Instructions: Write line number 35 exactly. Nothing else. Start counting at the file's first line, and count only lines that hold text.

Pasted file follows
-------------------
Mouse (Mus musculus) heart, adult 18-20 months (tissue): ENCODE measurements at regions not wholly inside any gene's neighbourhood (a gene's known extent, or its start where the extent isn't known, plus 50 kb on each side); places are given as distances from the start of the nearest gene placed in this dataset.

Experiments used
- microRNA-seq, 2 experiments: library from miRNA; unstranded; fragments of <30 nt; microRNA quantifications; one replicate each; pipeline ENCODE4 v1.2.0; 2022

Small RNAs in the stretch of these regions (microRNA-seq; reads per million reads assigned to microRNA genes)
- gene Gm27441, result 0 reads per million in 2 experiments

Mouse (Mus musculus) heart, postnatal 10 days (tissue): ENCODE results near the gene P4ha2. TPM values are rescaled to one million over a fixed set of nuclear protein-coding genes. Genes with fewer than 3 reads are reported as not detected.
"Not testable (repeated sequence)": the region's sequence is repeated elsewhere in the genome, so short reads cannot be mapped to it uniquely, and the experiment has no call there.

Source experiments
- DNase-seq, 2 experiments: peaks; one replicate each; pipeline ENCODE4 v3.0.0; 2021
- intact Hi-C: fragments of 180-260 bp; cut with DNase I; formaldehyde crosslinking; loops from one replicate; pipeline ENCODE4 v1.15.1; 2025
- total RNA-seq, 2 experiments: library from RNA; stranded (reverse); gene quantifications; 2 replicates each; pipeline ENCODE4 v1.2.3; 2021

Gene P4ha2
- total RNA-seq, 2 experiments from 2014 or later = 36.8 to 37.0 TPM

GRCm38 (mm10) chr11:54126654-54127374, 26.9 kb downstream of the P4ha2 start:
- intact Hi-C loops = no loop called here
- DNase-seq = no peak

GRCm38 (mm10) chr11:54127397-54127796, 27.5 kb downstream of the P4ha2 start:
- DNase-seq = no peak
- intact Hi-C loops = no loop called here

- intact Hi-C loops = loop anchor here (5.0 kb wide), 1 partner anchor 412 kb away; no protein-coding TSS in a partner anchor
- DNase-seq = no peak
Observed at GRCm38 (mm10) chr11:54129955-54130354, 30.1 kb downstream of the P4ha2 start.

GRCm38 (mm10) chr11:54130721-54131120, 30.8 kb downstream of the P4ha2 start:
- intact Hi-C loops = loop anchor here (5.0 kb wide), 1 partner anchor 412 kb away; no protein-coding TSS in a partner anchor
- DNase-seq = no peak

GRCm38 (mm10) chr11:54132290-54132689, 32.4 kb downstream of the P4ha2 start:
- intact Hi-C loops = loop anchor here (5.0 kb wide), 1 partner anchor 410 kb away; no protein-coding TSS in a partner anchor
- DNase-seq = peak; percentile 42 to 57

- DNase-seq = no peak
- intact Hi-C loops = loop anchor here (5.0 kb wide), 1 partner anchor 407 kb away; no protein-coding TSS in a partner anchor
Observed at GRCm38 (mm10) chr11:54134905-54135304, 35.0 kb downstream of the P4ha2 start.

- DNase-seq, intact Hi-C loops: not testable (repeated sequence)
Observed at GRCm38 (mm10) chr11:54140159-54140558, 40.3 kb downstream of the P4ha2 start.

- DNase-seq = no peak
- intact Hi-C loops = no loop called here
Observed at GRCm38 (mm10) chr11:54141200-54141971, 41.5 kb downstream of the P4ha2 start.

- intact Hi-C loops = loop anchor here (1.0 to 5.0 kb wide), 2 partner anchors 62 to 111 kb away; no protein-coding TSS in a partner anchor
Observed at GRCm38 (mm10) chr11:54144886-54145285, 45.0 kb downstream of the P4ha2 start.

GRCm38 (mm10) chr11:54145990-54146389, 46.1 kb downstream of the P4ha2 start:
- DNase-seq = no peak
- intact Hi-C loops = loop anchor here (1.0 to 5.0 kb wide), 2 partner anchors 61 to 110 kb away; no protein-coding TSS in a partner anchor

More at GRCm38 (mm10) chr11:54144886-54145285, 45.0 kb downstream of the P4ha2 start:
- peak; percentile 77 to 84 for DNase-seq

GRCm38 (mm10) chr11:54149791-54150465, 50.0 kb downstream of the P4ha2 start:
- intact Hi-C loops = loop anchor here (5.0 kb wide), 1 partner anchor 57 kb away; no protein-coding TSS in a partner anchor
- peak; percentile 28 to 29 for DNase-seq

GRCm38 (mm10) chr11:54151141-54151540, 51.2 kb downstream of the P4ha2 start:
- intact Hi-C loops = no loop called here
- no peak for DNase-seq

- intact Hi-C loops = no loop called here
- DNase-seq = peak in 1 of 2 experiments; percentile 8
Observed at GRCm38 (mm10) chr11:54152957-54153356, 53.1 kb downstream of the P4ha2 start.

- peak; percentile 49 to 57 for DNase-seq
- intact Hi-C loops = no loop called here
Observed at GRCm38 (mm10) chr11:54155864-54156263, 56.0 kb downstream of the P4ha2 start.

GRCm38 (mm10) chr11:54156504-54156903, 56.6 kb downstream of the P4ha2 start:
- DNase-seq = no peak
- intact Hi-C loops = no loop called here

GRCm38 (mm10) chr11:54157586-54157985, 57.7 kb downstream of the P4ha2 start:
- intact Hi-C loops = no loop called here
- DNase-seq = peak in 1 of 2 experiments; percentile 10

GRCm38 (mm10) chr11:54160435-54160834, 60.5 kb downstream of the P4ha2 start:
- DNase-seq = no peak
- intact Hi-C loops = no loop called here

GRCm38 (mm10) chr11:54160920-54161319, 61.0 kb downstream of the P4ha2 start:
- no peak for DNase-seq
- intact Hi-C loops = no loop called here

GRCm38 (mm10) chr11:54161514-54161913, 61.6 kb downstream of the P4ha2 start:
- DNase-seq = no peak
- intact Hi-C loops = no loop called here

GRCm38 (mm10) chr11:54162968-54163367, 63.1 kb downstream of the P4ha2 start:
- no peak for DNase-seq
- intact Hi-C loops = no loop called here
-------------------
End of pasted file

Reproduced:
- intact Hi-C loops = no loop called here